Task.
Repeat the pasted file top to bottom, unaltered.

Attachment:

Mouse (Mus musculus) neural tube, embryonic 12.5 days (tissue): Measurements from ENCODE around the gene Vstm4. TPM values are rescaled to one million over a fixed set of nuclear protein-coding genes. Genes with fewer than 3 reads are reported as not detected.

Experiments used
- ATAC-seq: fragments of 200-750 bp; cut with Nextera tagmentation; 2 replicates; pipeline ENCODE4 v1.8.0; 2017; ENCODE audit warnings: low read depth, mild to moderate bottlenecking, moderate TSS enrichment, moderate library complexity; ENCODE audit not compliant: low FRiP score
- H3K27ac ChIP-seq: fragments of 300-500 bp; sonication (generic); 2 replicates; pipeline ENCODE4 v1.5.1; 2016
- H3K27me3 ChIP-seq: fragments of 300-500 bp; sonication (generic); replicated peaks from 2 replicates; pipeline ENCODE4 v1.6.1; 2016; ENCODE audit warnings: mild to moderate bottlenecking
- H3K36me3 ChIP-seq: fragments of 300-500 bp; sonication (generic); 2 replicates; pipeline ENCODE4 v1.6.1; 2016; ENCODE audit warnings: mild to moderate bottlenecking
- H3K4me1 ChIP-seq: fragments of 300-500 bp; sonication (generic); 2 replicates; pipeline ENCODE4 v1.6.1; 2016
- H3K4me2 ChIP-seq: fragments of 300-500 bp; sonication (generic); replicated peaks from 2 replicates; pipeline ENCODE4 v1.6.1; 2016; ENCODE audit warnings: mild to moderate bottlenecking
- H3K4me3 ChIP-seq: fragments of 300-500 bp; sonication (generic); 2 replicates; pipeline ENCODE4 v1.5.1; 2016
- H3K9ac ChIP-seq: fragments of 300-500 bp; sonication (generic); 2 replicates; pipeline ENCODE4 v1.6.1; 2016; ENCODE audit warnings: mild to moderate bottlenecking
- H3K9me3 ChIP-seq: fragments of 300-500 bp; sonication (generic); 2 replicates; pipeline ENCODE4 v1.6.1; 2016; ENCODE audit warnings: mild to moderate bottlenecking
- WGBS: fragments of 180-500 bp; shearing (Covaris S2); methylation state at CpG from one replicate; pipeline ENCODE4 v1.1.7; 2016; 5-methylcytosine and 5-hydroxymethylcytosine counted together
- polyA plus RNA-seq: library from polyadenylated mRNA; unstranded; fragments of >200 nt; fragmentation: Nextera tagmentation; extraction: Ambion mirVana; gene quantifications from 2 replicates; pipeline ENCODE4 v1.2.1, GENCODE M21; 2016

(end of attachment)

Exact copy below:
Mouse (Mus musculus) neural tube, embryonic 12.5 days (tissue): Measurements from ENCODE around the gene Vstm4. TPM values are rescaled to one million over a fixed set of nuclear protein-coding genes. Genes with fewer than 3 reads are reported as not detected.

Experiments used
- ATAC-seq: fragments of 200-750 bp; cut with Nextera tagmentation; 2 replicates; pipeline ENCODE4 v1.8.0; 2017; ENCODE audit warnings: low read depth, mild to moderate bottlenecking, moderate TSS enrichment, moderate library complexity; ENCODE audit not compliant: low FRiP score
- H3K27ac ChIP-seq: fragments of 300-500 bp; sonication (generic); 2 replicates; pipeline ENCODE4 v1.5.1; 2016
- H3K27me3 ChIP-seq: fragments of 300-500 bp; sonication (generic); replicated peaks from 2 replicates; pipeline ENCODE4 v1.6.1; 2016; ENCODE audit warnings: mild to moderate bottlenecking
- H3K36me3 ChIP-seq: fragments of 300-500 bp; sonication (generic); 2 replicates; pipeline ENCODE4 v1.6.1; 2016; ENCODE audit warnings: mild to moderate bottlenecking
- H3K4me1 ChIP-seq: fragments of 300-500 bp; sonication (generic); 2 replicates; pipeline ENCODE4 v1.6.1; 2016
- H3K4me2 ChIP-seq: fragments of 300-500 bp; sonication (generic); replicated peaks from 2 replicates; pipeline ENCODE4 v1.6.1; 2016; ENCODE audit warnings: mild to moderate bottlenecking
- H3K4me3 ChIP-seq: fragments of 300-500 bp; sonication (generic); 2 replicates; pipeline ENCODE4 v1.5.1; 2016
- H3K9ac ChIP-seq: fragments of 300-500 bp; sonication (generic); 2 replicates; pipeline ENCODE4 v1.6.1; 2016; ENCODE audit warnings: mild to moderate bottlenecking
- H3K9me3 ChIP-seq: fragments of 300-500 bp; sonication (generic); 2 replicates; pipeline ENCODE4 v1.6.1; 2016; ENCODE audit warnings: mild to moderate bottlenecking
- WGBS: fragments of 180-500 bp; shearing (Covaris S2); methylation state at CpG from one replicate; pipeline ENCODE4 v1.1.7; 2016; 5-methylcytosine and 5-hydroxymethylcytosine counted together
- polyA plus RNA-seq: library from polyadenylated mRNA; unstranded; fragments of >200 nt; fragmentation: Nextera tagmentation; extraction: Ambion mirVana; gene quantifications from 2 replicates; pipeline ENCODE4 v1.2.1, GENCODE M21; 2016